The Scottish Rugby Board today strongly refuted several serious allegations made in an article on the future of the pro teams, in yesterday’s Scotland on Sunday. The article included allegations by Mr Bob Carruthers, owner of Edinburgh Rugby Ltd and Mr Graham Burgess which, the Board believed, potentially called into question the integrity of its Chief Executive, Gordon McKie. The Scottish Rugby Board today strongly refuted several serious allegations made in an article on the future of the pro-teams, in yesterday’s Scotland on Sunday. The article included allegations by Mr Bob Carruthers, owner of Edinburgh Rugby Ltd and Mr Graham Burgess which, the Board believed, potentially called into question the integrity of its Chief Executive, Gordon McKie.
The Board today confirmed its unanimous and full support for its Chief Executive, for carrying out the Board’s decision on this and all other matters.
The Board also fully supported the Chief Executive in the handling of all expressions of interest made by third parties, in seeking to buy one of Scottish Rugby’s three pro teams, since Mr McKie took up his position in August 2005.
The Board stated that before it was formed in July 2005, too many SRU decisions were taken on emotional grounds for the short-term and were not in the long-term best interests for the future health of the sport. This Board is not prepared to follow suit.
Since making its pro-team announcement on 27 March, the Scottish Rugby Board has observed that the media coverage has been very varied and certain publications omitted or paid little credence to the salient points behind the Board’s decision.
The wide-ranging review of professional rugby in Scotland began in January 2007 and was announced last week. The Board carefully considered how professional rugby in Scotland had performed since the sport went professional in 1995. It concluded that despite being successful in other rugby nations, it had not been successful in Scotland.
The Board believed the main reason why Scottish teams in the last 12 years have not been consistently successful is because they have been grossly under-funded, relative to their opponents in other Northern Hemisphere countries.
This has been demonstrated in areas such as the lack of player budgets, playing and training facilities, marketing and corporate support.
The rugby public has not got behind pro-team rugby and attendances have been poor, compared to other home union countries.
Recently it had become clear that some senior players have chosen to play outwith Scotland, as evidenced by the recent signings for next season.
Over the last 12 years, the professional game has had to be subsidised from Scottish Rugby’s limited financial resources and a balance has had to be struck between how much support is given to the professional and the
To succeed in the professional game with the present number of clubs, the Board concluded there would need to be a significant injection of further funding.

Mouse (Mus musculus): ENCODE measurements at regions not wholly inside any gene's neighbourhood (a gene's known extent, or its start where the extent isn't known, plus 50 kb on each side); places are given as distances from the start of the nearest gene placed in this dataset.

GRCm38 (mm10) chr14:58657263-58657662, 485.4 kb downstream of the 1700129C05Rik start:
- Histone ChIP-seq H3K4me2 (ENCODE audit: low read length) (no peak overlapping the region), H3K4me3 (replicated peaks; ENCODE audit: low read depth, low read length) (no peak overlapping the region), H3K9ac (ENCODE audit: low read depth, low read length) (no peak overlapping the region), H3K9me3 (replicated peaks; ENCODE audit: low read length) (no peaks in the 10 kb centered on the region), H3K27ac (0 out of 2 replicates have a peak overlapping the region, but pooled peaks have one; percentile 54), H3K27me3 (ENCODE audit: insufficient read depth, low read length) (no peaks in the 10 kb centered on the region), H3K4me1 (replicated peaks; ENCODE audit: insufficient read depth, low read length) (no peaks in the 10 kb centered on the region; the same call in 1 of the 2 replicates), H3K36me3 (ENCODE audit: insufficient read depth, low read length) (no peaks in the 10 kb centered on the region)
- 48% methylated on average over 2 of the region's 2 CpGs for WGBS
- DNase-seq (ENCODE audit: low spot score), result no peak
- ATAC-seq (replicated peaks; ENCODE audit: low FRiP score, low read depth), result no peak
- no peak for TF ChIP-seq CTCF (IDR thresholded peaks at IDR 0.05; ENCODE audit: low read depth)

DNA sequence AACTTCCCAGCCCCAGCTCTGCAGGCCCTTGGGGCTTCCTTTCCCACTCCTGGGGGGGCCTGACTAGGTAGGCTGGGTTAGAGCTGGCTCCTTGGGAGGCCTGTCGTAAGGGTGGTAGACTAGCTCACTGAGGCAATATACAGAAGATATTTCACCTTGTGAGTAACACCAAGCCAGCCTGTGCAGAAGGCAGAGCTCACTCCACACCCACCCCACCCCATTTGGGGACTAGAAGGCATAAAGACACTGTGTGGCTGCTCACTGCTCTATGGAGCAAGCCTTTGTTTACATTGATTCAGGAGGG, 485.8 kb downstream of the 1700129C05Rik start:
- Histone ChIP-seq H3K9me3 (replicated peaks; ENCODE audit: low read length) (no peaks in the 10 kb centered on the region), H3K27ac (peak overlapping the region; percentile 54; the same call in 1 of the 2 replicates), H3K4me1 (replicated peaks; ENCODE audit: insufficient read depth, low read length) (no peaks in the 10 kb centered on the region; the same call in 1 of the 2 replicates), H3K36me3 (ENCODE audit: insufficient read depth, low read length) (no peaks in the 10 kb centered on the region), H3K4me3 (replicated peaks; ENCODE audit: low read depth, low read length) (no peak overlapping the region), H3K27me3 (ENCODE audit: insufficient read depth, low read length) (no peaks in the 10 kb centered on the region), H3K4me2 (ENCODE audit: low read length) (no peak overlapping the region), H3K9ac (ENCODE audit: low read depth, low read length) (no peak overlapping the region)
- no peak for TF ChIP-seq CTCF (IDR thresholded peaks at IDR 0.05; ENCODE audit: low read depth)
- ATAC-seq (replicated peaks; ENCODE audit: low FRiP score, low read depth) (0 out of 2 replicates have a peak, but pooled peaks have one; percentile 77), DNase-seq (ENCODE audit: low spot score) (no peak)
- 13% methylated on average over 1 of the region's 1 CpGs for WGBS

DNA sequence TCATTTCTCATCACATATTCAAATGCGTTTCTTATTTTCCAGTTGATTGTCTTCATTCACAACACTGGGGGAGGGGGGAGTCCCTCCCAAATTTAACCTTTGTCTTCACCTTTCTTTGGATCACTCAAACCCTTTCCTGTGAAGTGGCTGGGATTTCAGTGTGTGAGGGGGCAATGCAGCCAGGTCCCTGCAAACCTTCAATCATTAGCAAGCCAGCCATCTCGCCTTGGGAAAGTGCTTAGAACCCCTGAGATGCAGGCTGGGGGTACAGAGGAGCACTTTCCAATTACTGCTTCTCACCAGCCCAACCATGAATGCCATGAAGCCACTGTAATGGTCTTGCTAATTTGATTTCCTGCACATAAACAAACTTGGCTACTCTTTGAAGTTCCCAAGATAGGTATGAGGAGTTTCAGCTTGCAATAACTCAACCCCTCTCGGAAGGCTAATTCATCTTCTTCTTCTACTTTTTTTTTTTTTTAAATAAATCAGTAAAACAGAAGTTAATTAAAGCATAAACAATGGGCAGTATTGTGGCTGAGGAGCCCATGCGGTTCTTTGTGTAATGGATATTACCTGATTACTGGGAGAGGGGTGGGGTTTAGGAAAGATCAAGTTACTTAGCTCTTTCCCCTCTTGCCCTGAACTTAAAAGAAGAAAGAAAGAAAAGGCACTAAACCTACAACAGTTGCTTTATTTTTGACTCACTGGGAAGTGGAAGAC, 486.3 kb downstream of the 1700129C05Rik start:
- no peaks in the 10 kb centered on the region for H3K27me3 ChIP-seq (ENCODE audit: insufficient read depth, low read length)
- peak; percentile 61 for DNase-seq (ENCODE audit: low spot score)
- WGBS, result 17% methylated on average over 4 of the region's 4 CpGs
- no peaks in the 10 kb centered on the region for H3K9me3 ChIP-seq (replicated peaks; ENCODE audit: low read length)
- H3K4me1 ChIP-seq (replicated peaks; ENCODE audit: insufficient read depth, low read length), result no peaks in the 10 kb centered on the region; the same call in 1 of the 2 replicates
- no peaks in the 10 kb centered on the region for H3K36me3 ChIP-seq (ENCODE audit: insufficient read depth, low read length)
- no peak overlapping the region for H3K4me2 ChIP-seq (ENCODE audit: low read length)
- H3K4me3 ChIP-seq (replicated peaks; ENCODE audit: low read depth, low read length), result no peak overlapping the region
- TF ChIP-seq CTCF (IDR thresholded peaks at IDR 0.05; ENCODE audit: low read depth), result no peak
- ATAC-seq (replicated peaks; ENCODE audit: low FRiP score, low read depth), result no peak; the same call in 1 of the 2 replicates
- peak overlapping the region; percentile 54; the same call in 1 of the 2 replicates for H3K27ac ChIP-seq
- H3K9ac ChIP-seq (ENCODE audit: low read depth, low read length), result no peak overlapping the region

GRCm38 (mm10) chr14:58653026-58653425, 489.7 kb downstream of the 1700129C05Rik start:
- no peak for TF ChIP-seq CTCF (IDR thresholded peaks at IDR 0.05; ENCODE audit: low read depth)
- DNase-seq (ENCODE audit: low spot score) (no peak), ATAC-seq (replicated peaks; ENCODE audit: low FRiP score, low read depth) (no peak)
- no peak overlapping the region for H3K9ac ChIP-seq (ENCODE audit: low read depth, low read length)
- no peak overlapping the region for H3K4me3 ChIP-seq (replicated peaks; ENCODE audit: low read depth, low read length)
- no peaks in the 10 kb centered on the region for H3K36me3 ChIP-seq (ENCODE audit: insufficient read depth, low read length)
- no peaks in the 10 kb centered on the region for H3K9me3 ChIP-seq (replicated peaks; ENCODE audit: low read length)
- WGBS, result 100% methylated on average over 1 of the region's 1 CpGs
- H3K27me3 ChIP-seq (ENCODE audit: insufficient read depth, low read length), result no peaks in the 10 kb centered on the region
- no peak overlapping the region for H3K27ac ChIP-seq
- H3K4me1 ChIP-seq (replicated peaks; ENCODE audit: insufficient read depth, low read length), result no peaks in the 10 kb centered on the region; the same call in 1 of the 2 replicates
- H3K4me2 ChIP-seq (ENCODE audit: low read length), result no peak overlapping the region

However Scottish Rugby is not in a position to divert funds from the community game, or other areas for which it has responsibility. These areas include coach education and development, performance development, strength and conditioning, women’s rugby and various age-grade initiatives.
The Board therefore believed it must concentrate its resources and give one of its wholly-owned pro-teams a better chance of success.
This decision will also help retain senior players and help attract non-Scottish players. Even the heavyweight European clubs such as Toulouse, Munster and Leicester Tigers augment their teams with experienced overseas players and in order to compete, Scottish professional clubs will have to do likewise.
The Board fully believed under-funded teams will not assist in the retention and recruitment of quality players. From discussions with senior players it has become clear some are not relocating purely for financial reasons. Senior players in particular do not want to be associated with failure or mediocrity.
They want to be part of a squad that has a chance to succeed on the field. They want to play with good quality players, in a modern, atmospheric stadium, with the benefit of good training facilities and be part of a set up that offers everything associated with a successful club. No Scottish team in the last decade can claim to have offered its players all these criteria.
The Board concluded that at least one of its wholly-owned teams in Scotland should be afforded the opportunity to succeed. There were insufficient financial resources to give both Border Reivers and Glasgow Warriors such an opportunity.
Rather than have two wholly-owned teams that will struggle and always be concerned about how a lack of funding may affect their long-term future, the Board concluded the right decision was to concentrate resources into the Glasgow Warriors. Some of the factors that assisted the Board in reaching this decision were the greater population base in the west of Scotland, the greater potential to attract crowds, the much stronger economic base and the greater opportunities to attract sponsorship and corporate hospitality.
The Board confirmed its comments now relate entirely to Scottish Rugby’s two professional teams and not to Edinburgh Rugby, which is now owned by the Carruthers consortium.